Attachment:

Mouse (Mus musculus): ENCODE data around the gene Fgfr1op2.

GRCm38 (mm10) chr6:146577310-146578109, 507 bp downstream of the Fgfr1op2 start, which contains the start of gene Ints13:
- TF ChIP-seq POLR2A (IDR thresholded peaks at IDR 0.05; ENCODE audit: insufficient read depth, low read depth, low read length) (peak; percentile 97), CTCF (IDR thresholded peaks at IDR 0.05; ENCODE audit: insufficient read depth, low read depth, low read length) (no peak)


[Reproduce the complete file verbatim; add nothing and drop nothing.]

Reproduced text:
Mouse (Mus musculus): ENCODE data around the gene Fgfr1op2.

GRCm38 (mm10) chr6:146577310-146578109, 507 bp downstream of the Fgfr1op2 start, which contains the start of gene Ints13:
- TF ChIP-seq POLR2A (IDR thresholded peaks at IDR 0.05; ENCODE audit: insufficient read depth, low read depth, low read length) (peak; percentile 97), CTCF (IDR thresholded peaks at IDR 0.05; ENCODE audit: insufficient read depth, low read depth, low read length) (no peak)